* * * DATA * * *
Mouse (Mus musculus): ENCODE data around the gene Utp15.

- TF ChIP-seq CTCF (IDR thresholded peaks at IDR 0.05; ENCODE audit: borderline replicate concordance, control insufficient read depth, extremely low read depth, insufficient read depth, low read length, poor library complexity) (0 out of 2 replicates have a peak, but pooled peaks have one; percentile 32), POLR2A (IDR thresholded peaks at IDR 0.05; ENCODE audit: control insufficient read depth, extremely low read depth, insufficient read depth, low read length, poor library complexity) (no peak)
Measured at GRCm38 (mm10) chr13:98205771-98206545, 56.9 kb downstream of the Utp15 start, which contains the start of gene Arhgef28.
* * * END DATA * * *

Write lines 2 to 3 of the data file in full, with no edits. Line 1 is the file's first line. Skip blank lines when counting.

- TF ChIP-seq CTCF (IDR thresholded peaks at IDR 0.05; ENCODE audit: borderline replicate concordance, control insufficient read depth, extremely low read depth, insufficient read depth, low read length, poor library complexity) (0 out of 2 replicates have a peak, but pooled peaks have one; percentile 32), POLR2A (IDR thresholded peaks at IDR 0.05; ENCODE audit: control insufficient read depth, extremely low read depth, insufficient read depth, low read length, poor library complexity) (no peak)
Measured at GRCm38 (mm10) chr13:98205771-98206545, 56.9 kb downstream of the Utp15 start, which contains the start of gene Arhgef28.